One of the biggest news items a few weeks ago was about Australian cricket players who were caught tampering with the ball, and thus trying to cheat. Without going into the intricacies of what entails ball tampering in cricket, what happened was that cameras in the stadium where the test match took place caught one of the players trying to hide a substance he had used to change the texture of the ball.
The images were immediately shown on the stadium’s large screens, and the umpires questioned the players, who managed to talk themselves out of trouble. But the images went viral, the whole of Australia raised a might roar, a closer look was taken by cricket authorities, and the players are facing extensive bans from the game.
The moral of this short story is that in this time and age, it is very difficult to hide whatever it is you are doing wrong. Chances are wherever you are, there is a camera watching you, or there is somebody with a camera. Most of the perpetrators of terrorist attacks in Europe have been tracked down because of CCTV footage, and in China, with the help of face-recognition technology, it was shown that wherever you are, it would take an average of 20 minutes and the police would be onto you.
Uganda has been waiting for extensive CCTV coverage for more than 10 years now, and although a minister recently presented a sh9bn budget for them, there is no guarantee that we shall get them anytime soon.
But almost everywhere you go these days in Uganda, there is one thing in plenty, telephones with cameras. One cannot underestimate the power of ‘citizen journalism’, because that is what it actually is. As an example, several concerned citizens have spotted late model cars with registration number plates issued way before those cars were even made. Usually they post on Twitter and tag the URA. Quite a number of those cars, whose owners probably wanted to dodge paying high taxes for their luxury cars, have been impounded by the URA.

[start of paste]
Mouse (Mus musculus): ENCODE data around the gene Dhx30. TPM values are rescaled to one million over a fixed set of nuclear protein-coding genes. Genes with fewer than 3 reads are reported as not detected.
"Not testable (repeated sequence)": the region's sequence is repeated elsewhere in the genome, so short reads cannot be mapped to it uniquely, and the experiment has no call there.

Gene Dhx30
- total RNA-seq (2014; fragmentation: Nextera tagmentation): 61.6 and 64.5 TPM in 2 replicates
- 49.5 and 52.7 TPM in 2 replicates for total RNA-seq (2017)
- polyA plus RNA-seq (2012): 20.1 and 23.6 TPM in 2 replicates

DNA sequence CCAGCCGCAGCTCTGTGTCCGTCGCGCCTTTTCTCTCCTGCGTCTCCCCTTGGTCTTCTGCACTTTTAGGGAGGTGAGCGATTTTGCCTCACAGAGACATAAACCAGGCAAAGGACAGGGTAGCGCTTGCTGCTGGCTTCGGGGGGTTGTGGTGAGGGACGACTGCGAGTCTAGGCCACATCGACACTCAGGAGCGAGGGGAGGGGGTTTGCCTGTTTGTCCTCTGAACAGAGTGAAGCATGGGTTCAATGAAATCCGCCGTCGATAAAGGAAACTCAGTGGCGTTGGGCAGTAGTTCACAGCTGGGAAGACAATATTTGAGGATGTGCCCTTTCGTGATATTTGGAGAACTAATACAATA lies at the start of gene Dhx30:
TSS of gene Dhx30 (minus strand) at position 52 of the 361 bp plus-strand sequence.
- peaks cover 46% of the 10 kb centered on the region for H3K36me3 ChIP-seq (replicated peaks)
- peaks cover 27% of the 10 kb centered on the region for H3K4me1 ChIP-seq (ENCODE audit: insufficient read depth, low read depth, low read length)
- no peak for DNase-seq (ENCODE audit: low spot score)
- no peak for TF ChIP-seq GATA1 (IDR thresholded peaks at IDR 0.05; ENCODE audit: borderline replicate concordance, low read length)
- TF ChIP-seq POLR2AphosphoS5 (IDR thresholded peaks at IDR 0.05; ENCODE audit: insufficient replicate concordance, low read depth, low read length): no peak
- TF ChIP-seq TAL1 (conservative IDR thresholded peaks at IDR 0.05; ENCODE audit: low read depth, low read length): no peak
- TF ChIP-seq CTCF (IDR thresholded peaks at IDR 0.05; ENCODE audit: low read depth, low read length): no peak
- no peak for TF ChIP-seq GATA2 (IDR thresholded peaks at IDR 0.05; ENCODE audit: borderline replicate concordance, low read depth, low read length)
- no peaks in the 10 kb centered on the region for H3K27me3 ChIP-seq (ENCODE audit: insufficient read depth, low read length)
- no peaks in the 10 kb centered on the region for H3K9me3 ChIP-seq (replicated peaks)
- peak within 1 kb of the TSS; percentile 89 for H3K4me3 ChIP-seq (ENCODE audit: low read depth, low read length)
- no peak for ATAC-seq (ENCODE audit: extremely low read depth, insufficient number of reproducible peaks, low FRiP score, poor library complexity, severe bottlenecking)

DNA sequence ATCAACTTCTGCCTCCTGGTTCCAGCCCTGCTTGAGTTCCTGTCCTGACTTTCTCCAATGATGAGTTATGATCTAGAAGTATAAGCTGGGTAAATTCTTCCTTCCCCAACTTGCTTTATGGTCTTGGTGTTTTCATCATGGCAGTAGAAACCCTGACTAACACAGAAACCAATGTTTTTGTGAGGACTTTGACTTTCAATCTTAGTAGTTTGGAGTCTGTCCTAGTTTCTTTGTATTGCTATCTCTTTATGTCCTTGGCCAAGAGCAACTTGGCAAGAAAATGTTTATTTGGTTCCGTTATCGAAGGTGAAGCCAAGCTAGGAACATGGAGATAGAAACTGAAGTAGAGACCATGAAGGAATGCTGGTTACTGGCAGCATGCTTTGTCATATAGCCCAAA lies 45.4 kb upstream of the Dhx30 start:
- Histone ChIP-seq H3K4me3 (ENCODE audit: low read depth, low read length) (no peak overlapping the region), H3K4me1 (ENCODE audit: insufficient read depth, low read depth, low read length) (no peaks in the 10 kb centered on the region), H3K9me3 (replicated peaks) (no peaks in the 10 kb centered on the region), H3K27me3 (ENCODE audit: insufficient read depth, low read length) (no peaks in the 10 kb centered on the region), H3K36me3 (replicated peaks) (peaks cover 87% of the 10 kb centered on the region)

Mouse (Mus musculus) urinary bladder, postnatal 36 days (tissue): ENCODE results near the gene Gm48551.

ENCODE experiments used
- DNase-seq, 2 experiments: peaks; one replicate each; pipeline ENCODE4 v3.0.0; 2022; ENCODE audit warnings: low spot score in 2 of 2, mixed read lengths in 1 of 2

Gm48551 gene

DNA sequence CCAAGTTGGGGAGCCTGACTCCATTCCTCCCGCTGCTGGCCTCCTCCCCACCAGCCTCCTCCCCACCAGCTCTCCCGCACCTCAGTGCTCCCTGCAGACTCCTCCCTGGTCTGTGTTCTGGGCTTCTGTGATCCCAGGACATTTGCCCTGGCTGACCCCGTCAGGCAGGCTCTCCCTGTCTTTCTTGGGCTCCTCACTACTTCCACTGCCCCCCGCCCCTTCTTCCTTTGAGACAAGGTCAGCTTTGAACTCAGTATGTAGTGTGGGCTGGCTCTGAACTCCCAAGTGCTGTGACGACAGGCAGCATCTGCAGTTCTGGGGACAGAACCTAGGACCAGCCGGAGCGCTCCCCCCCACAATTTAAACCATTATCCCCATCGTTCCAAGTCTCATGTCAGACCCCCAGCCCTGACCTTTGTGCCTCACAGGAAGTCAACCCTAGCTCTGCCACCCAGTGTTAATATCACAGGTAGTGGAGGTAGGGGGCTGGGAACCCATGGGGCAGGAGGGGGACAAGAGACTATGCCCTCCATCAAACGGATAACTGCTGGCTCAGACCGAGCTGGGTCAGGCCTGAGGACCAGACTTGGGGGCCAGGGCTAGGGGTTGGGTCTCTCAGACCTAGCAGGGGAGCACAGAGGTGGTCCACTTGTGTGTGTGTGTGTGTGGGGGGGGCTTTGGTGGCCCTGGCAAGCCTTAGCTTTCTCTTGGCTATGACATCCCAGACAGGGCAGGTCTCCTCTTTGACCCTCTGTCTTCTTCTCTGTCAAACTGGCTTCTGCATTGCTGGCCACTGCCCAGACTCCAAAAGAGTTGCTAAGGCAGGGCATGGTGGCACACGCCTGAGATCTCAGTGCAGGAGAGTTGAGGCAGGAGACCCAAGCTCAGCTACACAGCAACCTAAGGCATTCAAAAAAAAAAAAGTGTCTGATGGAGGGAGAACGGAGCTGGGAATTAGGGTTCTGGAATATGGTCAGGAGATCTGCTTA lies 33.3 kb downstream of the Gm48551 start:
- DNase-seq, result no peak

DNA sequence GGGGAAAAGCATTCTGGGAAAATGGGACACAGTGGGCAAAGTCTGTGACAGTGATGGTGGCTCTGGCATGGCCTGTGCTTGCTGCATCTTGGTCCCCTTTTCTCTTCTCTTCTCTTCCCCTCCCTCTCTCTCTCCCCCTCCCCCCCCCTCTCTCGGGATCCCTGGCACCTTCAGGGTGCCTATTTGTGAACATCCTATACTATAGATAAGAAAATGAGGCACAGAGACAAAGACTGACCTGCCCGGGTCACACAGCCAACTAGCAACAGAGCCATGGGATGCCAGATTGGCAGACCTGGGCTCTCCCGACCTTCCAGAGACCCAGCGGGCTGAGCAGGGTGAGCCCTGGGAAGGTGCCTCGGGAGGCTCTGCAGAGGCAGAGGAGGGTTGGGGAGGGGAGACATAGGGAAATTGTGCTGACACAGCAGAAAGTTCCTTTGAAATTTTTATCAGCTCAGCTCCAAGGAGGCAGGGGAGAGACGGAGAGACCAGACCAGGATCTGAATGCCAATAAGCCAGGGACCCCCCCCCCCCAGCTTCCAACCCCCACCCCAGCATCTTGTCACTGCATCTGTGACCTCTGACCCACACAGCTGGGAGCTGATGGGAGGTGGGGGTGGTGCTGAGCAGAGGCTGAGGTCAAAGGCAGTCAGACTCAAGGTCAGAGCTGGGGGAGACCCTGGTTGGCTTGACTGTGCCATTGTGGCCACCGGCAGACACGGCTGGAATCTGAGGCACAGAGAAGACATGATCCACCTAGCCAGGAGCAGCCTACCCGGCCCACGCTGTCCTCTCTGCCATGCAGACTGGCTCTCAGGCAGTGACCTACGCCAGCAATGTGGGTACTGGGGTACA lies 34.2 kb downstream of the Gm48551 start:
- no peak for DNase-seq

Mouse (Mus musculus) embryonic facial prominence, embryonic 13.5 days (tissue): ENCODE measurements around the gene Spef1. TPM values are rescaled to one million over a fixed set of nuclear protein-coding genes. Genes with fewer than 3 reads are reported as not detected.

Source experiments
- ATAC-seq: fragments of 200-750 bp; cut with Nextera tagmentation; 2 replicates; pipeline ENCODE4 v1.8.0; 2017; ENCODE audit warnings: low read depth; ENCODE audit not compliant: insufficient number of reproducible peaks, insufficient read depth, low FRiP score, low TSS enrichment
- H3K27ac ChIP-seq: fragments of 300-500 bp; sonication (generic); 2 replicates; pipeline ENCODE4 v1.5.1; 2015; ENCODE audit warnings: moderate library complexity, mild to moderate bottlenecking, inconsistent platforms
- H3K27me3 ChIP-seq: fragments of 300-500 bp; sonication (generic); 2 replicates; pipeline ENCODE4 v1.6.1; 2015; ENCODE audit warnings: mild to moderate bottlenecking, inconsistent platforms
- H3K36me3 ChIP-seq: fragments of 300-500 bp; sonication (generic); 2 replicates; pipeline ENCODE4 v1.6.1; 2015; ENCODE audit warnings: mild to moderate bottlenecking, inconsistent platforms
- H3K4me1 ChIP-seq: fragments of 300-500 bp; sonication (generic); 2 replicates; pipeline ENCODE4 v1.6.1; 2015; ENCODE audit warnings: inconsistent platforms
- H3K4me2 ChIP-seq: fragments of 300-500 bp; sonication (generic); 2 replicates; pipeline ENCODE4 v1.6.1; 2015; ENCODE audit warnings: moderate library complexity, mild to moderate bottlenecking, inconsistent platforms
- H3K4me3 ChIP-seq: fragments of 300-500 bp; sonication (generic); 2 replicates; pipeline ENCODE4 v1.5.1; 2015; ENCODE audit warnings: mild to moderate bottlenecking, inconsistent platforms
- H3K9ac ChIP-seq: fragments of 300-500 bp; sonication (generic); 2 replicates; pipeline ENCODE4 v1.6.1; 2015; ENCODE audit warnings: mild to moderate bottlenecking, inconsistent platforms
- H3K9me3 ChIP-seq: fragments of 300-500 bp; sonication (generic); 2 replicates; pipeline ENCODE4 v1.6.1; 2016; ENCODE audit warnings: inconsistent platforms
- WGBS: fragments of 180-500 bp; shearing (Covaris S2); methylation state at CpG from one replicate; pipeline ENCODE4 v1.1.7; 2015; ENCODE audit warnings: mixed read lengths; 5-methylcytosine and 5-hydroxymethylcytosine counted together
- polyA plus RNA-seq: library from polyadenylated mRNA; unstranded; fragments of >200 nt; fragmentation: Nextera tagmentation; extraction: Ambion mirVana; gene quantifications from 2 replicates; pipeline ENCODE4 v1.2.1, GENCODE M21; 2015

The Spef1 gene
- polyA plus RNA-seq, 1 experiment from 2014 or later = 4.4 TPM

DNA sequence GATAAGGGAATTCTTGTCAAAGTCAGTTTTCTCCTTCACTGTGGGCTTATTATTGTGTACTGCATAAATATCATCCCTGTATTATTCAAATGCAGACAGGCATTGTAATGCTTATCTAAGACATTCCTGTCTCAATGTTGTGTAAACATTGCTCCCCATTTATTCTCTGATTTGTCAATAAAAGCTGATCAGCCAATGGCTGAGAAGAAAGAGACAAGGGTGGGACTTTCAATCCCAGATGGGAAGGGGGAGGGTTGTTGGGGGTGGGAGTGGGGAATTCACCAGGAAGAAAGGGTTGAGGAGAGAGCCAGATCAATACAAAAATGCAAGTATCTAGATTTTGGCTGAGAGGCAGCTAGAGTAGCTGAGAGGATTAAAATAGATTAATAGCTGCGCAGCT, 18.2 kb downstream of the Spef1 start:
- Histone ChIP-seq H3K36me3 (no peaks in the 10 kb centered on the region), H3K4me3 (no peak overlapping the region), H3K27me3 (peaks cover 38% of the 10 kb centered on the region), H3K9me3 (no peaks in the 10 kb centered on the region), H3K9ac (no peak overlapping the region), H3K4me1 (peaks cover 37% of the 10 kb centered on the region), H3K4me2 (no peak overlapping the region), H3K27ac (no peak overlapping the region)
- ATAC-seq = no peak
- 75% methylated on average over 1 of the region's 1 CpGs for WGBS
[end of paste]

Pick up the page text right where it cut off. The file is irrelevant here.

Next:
So, obviously this kind of thing works. Recently there has been a campaign, again on social media, to reign in errant drivers. The hashtag #StayInYourLane is used to show up these sons and daughters of knuckleheads, but we all know our police force most probably will not do much. Apart from threatening to issue a ticket to one of their own that was photographed driving across a traffic island, there has been not much response.
These last few days I have had the misfortune of being caught up in rush hour traffic, something I had managed to avoid for many years. But due to circumstances outside my control, I have not been able to avoid all these cars fighting for space on the narrow Kampala roads.
For the record, a good number of drivers in Kampala have become increasingly disciplined, but there are always those dwanzies that think they are more important than the rest of us, or that we are the dunderheads. There is nothing more annoying than seeing one of these muttonheads creating a new lane, and all the other numskulls that follow them. The next real epidemic of road rage is going to come from such an incident, and I will not shed a tear for the schmuck that get their goose cooked for them.
A traffic dwanzi creates an extra lane on the Ntinda-Kiwatule road
But, here is what I suggest. Let us all use our phones, take photographs of those nitwits and post them on a dedicated police page. In more developed societies than ours, most traffic offences are tracked by cameras, and those pumpkin heads get served with fines. And if they dodge the fines their cars get clamped.
What are the fines for such offences? Sh200,000, maybe? What if the police were to offer to give just 10% of the fine to whoever posts pictures of those thick-skulled blubber heads?
On my home stretch between Ntinda and Kiwatule, on any given day within a 30-minute period, especially in the mornings and evenings, at least 20 ratbags will create that extra lane. But if they knew that someone is taking their photograph, and that soon somebody would be looking for them to clamp their cars, they might think again about being such dum-dums.
What is even better, all those street guys waiting to snatch phones from unsuspecting folks stuck in that slow traffic will instead position themselves with their semi-smart kabiriti phones to take pictures of those boneheads, and know they will make an honest day’s work.
We really cannot wait while some government official tries to negotiate a kickback before buying the CCTV cameras, and the necessary technology installed. We really are tired of these scum bugs, and we should all say ‘NO MORE MORONS!’ and I hope someone in the police is listening.